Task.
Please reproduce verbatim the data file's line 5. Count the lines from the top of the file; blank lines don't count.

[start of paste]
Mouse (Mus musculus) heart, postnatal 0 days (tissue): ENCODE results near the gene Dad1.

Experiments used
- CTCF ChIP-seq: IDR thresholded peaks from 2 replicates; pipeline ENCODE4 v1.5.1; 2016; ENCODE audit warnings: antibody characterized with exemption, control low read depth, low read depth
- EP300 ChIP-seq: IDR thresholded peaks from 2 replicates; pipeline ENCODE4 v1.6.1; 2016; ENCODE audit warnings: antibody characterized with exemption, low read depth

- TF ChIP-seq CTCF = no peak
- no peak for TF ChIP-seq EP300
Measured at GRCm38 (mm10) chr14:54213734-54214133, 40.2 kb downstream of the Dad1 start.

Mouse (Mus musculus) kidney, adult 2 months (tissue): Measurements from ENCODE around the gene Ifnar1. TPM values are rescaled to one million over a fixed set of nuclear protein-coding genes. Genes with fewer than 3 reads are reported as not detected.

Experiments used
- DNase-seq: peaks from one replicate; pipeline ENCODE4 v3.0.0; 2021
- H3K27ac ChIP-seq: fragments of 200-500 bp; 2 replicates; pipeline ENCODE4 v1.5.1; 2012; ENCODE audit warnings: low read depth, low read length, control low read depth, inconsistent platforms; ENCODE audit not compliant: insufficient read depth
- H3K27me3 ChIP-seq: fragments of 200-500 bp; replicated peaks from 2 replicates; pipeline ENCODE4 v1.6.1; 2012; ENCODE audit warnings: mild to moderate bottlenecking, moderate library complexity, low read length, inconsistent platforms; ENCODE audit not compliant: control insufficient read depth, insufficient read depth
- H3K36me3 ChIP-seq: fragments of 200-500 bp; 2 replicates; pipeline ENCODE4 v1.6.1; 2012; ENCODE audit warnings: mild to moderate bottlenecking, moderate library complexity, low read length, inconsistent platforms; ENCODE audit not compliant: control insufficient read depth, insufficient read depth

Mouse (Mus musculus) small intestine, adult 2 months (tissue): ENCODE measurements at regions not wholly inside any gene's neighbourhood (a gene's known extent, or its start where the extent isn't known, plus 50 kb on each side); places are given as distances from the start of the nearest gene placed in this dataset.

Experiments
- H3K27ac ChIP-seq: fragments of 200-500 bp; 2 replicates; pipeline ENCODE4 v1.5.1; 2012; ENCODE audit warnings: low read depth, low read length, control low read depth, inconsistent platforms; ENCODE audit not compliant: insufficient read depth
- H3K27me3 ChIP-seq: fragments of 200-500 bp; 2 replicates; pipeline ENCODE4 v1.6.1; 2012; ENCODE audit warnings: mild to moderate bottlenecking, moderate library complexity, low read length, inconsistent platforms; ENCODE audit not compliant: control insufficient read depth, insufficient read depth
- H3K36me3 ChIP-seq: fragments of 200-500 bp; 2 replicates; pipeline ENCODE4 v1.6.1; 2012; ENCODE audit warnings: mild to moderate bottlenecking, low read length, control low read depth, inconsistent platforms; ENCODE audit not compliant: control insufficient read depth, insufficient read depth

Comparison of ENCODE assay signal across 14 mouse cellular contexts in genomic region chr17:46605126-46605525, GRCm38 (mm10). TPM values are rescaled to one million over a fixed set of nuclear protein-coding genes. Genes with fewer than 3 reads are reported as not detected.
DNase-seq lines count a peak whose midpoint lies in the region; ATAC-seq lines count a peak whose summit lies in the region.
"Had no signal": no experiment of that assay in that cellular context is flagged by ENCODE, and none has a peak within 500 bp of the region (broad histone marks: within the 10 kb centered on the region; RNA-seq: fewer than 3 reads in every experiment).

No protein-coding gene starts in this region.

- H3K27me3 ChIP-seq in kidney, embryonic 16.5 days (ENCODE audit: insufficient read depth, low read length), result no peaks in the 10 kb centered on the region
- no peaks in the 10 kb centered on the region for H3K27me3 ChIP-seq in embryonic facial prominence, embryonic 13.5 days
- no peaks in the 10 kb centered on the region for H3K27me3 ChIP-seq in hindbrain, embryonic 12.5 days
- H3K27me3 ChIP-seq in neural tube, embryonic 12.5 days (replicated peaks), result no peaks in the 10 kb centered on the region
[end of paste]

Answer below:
- TF ChIP-seq CTCF = no peak